Regular movement can pay off in many areas, including your sleep. Exercising has long been considered part of a solid sleep hygiene routine, but does it matter what time of day you do it? While it depends on the person, psychologist and behavioral sleep medicine specialist Shelby Harris, PsyD, DBSM, has found that when it comes to helping shut-eye, there’s one exercise time window that trumps the rest. Here’s how to go from counting reps to counting sheep.
The ideal time window for sleep.
Though it’s not always possible for everyone, Harris, the author of The Women’s Guide to Overcoming Insomnia, generally recommends exercising four to six hours before bed.
Why, you ask? “Your body temperature starts to decrease about an hour or two before bed,” she says on a call with mbg. This temperature shift is an important part of the wind-down process that gets you ready for rest.
“If you exercise within three hours of going to bed, which is what a lot of people do, you’re raising your body temperature, which can get in the way of you falling asleep,” Harris adds. Exercising earlier in the evening, on the other hand, will give you plenty of time to cool down, eat, and digest your final meal of the day (nothing too heavy, fatty, or spicy if sleep is a priority) before snoozing.
And since exercise releases endorphins and brings more oxygen to the brain, doing so close to bedtime—but not too close—may help get you in the right mindset for sleep. One 2018 review in the journal Sports Medicine found that evening exercise did indeed help people fall asleep faster and spend more time in deep sleep stages, seeing as it wrapped up at least an hour before bedtime. Exercising at night may also be more physically rewarding, as research has found that it takes about 20% longer to reach exhaustion in the evenings compared to the mornings.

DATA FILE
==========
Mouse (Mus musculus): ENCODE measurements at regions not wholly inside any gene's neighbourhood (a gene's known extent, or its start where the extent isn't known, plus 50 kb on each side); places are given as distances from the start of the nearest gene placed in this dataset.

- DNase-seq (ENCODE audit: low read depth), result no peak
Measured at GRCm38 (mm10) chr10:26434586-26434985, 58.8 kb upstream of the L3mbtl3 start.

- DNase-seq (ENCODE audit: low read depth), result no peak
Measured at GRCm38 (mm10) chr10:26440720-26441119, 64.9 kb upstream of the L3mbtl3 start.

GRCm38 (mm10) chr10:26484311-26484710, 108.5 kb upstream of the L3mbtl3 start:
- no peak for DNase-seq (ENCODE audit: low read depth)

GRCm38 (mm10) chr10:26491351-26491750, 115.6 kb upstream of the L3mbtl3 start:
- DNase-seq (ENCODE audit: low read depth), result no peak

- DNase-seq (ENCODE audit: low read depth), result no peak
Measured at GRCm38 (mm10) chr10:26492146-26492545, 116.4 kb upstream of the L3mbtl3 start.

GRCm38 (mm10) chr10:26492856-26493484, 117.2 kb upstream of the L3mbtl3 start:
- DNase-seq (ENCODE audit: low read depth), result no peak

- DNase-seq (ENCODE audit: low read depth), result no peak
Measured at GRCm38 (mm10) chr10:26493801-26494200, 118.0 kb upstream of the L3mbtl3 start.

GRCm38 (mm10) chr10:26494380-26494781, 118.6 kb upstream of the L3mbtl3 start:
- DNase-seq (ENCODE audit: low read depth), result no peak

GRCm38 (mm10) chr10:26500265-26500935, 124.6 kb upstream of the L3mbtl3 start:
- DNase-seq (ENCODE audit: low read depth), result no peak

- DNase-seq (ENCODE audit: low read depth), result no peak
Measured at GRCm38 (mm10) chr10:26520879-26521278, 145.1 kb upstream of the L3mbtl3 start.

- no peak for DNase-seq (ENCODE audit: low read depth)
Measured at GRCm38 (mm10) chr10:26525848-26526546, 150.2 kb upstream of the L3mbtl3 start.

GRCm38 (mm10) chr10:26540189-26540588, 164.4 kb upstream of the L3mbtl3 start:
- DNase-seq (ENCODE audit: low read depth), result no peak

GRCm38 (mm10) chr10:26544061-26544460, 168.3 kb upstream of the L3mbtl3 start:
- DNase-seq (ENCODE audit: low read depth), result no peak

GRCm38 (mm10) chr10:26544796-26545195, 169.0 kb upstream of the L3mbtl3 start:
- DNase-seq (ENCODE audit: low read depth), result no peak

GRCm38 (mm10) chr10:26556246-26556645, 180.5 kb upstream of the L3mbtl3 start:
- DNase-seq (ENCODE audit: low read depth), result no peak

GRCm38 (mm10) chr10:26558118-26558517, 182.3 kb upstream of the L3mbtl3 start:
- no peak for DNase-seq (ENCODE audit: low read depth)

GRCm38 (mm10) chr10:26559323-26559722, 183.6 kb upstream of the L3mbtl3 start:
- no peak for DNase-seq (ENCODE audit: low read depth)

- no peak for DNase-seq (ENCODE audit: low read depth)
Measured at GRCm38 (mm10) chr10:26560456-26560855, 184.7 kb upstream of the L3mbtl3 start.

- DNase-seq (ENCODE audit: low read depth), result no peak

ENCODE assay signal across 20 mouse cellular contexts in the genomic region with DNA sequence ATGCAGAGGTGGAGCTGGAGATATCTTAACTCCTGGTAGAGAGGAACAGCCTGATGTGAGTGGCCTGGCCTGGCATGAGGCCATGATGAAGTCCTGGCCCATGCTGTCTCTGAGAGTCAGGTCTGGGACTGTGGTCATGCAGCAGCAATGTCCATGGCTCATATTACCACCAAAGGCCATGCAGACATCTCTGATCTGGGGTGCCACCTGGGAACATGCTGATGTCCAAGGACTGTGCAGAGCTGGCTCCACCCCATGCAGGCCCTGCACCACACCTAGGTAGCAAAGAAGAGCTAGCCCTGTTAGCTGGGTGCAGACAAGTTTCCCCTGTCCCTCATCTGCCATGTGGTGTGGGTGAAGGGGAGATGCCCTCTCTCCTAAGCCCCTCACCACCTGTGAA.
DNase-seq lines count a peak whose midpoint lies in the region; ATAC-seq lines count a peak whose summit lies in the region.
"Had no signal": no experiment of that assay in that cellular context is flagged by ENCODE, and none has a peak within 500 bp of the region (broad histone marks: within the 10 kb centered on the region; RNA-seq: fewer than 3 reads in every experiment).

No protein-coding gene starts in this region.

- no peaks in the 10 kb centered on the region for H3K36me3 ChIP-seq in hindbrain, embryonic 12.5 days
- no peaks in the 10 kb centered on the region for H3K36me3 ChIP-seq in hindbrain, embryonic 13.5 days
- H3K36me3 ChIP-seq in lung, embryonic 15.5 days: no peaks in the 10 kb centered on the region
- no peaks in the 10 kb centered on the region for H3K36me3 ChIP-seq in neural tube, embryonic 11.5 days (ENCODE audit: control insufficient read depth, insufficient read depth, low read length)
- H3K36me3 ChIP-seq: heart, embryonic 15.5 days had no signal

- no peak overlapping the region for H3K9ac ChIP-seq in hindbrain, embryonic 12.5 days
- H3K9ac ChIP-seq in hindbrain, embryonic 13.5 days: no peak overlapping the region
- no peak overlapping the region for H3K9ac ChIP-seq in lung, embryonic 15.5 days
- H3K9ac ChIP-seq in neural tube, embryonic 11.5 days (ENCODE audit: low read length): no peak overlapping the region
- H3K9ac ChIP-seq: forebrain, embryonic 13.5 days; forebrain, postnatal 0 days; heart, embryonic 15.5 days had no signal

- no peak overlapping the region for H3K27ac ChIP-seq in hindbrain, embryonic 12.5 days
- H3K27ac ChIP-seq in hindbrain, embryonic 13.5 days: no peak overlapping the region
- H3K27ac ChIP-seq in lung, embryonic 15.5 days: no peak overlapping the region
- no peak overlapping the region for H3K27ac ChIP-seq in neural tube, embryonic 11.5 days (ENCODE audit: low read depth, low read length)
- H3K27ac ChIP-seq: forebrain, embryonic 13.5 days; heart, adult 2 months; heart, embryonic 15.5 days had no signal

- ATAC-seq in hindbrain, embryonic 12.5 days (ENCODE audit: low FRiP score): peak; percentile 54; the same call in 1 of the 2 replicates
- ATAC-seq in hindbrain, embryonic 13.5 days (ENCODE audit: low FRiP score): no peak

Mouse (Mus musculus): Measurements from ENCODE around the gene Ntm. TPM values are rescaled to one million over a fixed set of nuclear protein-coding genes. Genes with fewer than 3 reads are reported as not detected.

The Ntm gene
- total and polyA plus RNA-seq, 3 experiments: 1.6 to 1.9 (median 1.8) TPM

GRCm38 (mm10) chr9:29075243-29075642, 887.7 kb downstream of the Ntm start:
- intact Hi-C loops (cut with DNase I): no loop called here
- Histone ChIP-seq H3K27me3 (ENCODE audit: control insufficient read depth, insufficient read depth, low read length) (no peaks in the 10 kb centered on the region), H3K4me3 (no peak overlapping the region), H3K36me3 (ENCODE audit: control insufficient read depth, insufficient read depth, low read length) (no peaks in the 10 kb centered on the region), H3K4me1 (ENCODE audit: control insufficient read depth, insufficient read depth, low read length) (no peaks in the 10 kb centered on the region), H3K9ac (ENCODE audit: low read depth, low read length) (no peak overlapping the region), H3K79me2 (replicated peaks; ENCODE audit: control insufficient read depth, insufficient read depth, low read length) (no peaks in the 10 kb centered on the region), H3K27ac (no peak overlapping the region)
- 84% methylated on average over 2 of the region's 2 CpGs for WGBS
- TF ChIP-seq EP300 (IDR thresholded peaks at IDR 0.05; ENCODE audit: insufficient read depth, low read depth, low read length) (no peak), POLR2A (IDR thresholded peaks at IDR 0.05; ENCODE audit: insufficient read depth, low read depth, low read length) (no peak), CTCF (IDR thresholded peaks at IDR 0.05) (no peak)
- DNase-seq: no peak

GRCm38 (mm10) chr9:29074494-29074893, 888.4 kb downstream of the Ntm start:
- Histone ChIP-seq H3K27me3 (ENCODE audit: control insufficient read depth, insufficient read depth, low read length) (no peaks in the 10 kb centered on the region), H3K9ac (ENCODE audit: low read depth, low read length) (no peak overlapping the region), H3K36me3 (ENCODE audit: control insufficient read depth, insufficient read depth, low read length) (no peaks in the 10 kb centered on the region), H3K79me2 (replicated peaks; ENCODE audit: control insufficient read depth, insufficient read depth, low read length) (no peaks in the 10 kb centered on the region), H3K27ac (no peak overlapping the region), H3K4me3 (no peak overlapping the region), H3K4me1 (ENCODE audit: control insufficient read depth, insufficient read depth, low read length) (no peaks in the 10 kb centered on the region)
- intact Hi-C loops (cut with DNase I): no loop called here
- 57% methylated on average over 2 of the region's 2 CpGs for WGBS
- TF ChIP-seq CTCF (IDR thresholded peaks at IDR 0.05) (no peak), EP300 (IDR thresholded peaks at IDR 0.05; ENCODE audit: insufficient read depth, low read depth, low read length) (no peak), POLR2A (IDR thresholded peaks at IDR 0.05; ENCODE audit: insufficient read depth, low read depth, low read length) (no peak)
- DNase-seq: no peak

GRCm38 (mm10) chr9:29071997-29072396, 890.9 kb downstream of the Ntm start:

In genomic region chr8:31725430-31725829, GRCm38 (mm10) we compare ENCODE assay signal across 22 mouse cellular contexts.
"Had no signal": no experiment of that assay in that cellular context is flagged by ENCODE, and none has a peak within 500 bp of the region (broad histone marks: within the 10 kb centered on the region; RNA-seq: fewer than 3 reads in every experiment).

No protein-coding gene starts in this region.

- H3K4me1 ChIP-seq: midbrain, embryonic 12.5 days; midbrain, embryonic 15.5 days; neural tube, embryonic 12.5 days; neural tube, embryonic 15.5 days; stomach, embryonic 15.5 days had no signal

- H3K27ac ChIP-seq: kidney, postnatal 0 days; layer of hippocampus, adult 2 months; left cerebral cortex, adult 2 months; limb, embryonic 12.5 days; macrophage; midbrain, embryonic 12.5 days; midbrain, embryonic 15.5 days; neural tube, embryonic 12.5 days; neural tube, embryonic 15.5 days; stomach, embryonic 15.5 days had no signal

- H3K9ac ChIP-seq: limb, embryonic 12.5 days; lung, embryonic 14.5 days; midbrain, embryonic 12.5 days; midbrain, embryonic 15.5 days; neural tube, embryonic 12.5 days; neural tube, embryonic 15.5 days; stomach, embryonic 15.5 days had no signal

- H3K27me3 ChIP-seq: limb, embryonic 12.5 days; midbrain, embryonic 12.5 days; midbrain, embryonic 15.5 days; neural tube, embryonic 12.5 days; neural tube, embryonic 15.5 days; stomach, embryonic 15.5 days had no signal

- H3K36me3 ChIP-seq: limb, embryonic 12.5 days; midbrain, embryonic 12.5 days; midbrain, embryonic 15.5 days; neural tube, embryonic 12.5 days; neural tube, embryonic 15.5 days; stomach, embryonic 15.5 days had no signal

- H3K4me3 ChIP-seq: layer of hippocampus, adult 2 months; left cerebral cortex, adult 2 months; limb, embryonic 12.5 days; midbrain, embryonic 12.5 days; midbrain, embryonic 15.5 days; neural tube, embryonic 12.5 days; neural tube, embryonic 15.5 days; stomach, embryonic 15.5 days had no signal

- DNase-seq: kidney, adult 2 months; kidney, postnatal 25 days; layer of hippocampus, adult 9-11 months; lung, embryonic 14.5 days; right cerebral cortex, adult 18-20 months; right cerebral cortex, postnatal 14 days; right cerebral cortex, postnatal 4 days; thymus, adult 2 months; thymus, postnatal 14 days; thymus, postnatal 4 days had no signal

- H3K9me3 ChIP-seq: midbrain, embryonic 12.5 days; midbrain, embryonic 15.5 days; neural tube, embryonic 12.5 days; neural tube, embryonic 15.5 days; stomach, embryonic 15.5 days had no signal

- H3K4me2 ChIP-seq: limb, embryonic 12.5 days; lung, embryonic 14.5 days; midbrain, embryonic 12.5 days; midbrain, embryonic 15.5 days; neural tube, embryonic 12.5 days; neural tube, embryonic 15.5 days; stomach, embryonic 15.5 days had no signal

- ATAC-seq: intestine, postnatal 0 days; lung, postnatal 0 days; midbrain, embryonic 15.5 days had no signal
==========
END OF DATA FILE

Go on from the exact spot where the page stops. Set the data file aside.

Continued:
It’s worth pointing out that someone’s sleep habits, types of workouts, and age can all affect this ideal exercise window. For example, Harris, a distance runner, says that she used to have no problem running close to bedtime but stopped being able to train at night once she reached her mid-30s.
These days, she exercises in the morning—which she’s found neither helps nor hurts sleep quality. However, she cautions that people who have trouble sleeping through the night and tend to wake up super early should avoid morning workouts, as they can train your body to keep waking up at that time.ADVERTISEMENT
The bottom line.
If you’ve already found a workout type and time that helps out your sleep, stick with it. But if not, consider moving your workout window to four to six hours before bed and see if it helps you push harder and sleep easier.